# Set the "randomness" seeds
random.seed(42)
np.random.seed(42)

url = "https://datascience.quantecon.org/assets/data/shopify_orders.csv.zip"
orders = pd.read_csv(url)
orders.info()

orders.head()
<class 'pandas.core.frame.DataFrame'>
RangeIndex: 715449 entries, 0 to 715448
Data columns (total 15 columns):
 #   Column             Non-Null Count   Dtype  
---  ------             --------------   -----  
 0   Unnamed: 0         715449 non-null  int64  
 1   Day                715449 non-null  object 
 2   customer_type      715449 non-null  object 
 3   Customer ID        715449 non-null  int64  
 4   orders             715449 non-null  int64  
 5   total_sales        715449 non-null  float64
 6   Returns            715449 non-null  float64
 7   Ordered quantity   715449 non-null  int64  
 8   Gross sales        715449 non-null  float64
 9   Net sales          715449 non-null  float64
 10  Shipping           715449 non-null  float64
 11  Tax                715449 non-null  float64
 12  Net quantity       715449 non-null  int64  
 13  Returned quantity  715449 non-null  int64  
 14  Discounts          715449 non-null  float64
dtypes: float64(7), int64(6), object(2)
memory usage: 81.9+ MB
Unnamed: 0 Day customer_type Customer ID orders total_sales Returns Ordered quantity Gross sales Net sales Shipping Tax Net quantity Returned quantity Discounts
0 0 2019-06-17 Returning 6535260 1 41.03 -0.0 1 41.03 41.03 0.00 0.0 1 0 -0.0
1 1 2015-01-31 First-time 4283889 1 37.96 -0.0 2 37.96 37.96 0.00 0.0 2 0 -0.0
2 2 2017-09-14 Returning 5270434 1 -25.40 -30.5 0 0.00 -30.50 5.09 0.0 2 2 -0.0
3 3 2017-10-29 Returning 4836086 1 12.70 -0.0 4 12.70 12.70 0.00 0.0 4 0 -0.0
4 4 2016-10-01 Returning 9541330 1 216.58 -0.0 3 208.59 208.59 7.99 0.0 3 0 -0.0

We define a customer’s cohort as the month in which a customer placed their first order and the customer type as an indicator of whether this was their first order or a returning order.

We now describe the want for the exercise, which we ask you to complete.

Want: Compute the monthly total number of orders, total sales, and total quantity separated by customer cohort and customer type.

Read that carefully one more time…

Extended Exercise

Using the reshape and groupby tools you have learned, apply the want operator described above.

See below for advice on how to proceed.

When you are finished, you should have something that looks like this:

groupby\_cohort\_analysis\_exercise\_output.png

Two notes on the table above:

Your actual output will be much bigger. This is just to give you an : idea of what it might look like.

The numbers you produce should actually be the same as what are : included in this table… Index into your answer and compare what you have with this table to verify your progress.

Now, how to do it?

There is more than one way to code this, but here are some suggested steps.

  1. Convert the Day column to have a datetime dtype instead of object.

    • Hint

      Use the pd.to_datetime function.

  2. Add a new column that specifies the date associated with each customer’s "First-time" order.

    • Hint

      You can do this with a combination of groupby and join.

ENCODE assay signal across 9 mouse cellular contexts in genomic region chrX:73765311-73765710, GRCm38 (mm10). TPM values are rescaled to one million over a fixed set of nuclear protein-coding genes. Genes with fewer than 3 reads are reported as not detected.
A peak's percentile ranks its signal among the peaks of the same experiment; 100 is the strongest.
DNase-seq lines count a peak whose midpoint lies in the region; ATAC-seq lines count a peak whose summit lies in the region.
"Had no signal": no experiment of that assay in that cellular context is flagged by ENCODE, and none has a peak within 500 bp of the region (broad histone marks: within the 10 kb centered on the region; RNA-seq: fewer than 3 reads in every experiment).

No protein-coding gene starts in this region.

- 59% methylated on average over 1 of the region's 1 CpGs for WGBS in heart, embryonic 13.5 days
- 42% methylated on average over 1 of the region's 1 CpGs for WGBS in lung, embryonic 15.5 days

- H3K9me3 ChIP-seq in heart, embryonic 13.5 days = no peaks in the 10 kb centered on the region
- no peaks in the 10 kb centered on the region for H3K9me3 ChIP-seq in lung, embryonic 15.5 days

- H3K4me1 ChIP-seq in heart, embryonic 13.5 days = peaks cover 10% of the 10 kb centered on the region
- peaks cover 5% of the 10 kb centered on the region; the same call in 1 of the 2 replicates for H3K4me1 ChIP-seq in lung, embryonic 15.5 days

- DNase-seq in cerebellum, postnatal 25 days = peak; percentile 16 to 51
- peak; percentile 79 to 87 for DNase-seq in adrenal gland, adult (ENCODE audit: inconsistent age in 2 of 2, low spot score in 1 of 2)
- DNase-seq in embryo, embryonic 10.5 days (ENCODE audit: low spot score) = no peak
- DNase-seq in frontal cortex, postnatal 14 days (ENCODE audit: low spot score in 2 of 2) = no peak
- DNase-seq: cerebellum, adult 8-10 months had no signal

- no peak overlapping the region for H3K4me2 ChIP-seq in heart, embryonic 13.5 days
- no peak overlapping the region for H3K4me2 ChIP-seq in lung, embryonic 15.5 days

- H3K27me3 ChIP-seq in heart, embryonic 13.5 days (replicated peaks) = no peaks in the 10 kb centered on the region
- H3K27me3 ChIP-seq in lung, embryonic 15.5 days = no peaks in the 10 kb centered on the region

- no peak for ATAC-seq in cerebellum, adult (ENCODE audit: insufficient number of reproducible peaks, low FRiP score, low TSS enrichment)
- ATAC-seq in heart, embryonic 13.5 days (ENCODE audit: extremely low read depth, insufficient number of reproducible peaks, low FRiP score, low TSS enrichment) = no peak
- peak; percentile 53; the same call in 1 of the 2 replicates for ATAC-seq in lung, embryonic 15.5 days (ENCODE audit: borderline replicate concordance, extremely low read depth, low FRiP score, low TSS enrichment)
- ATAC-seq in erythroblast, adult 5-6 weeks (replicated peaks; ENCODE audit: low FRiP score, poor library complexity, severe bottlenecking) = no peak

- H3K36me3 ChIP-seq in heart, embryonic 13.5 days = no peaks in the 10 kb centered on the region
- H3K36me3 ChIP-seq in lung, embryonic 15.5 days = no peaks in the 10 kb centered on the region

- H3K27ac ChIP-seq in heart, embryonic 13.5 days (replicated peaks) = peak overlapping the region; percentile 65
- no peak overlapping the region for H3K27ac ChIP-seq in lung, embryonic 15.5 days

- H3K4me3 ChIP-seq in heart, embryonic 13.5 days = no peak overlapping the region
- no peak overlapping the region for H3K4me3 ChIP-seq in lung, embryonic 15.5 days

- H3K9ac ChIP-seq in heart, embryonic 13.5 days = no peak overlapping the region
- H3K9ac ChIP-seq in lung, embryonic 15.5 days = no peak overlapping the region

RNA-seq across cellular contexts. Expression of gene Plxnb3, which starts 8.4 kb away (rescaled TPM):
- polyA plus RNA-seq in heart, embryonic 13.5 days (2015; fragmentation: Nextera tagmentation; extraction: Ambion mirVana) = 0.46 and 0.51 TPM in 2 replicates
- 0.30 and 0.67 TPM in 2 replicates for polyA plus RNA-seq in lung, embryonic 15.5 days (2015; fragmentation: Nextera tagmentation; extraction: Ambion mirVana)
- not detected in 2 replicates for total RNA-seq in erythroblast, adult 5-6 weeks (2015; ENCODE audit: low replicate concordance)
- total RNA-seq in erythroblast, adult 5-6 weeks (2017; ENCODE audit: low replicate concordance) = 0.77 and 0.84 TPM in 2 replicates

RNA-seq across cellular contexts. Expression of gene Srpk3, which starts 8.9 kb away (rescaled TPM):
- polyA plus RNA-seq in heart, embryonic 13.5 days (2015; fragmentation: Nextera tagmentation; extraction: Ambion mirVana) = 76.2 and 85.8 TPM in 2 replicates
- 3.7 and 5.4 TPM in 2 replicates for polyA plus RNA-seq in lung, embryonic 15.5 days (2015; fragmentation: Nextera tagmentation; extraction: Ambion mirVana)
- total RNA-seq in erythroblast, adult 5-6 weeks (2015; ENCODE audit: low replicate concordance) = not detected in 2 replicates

• Hint

      customer_type is always one of Returning and First-time.

    • Hint

      Some customers don’t have a customer_type == "First-time" entry. You will need to set the value for these users to some date that precedes the dates in the sample. After adding valid data back into orders DataFrame, you can identify which customers don’t have a "First-Time" entry by checking for missing data in the new column.

  3. You’ll need to group by 3 things.

  4. You can apply one of the built-in aggregation functions to the GroupBy.

  5. After doing the aggregation, you’ll need to use your reshaping skills to move things to the right place in rows and columns.

Good luck!

Exercises

Exercise 1

Look closely at the output of the cells below.

How did pandas compute the sum of gbA? What happened to the NaN entries in column C?

Write your thoughts.

Hint

Try gbA.count() or gbA.mean() if you can’t decide what happened to the NaN.

df
gbA.sum()

(back to text)

Exercise 2

Use introspection (tab completion) to see what other aggregations are defined for GroupBy objects.

Pick three and evaluate them in the cells below.

Does the output of each of these commands have the same features as the output of gbA.sum() from above? If not, what is different?

# method 1
# method 2
# method 3

(back to text)

Exercise 3

Note

This exercise has a few steps:

  1. Write a function that, given a DataFrame, computes each entry’s deviation from the mean of its column.

  2. Apply the function to gbA.

  3. With your neighbor describe what the index and and columns are? Where are the group keys (the A column)?

  4. Determine the correct way to add these results back into df as new columns.

    • Hint

      Remember the merge lecture.

# write function here


# apply function here
# add output of function as new columns to df here...

Note that if the group keys remained in the index as the .apply’s output, the merge/join step would have been complicated.

(back to text)

Exercise 4

Think about what is shown in the the plots above.

Answer questions like:

  • Which type of delay was the most common?

  • Which one caused the largest average delay?

  • Does that vary by airline?

Write your thoughts.

# your code here if needed

(back to text)

Exercise 5

Verify that we wrote the functions properly by setting the arguments to appropriate values to replicate the plots from above.

# call mean_delay_plot here
# call delay_type_plot here

(back to text)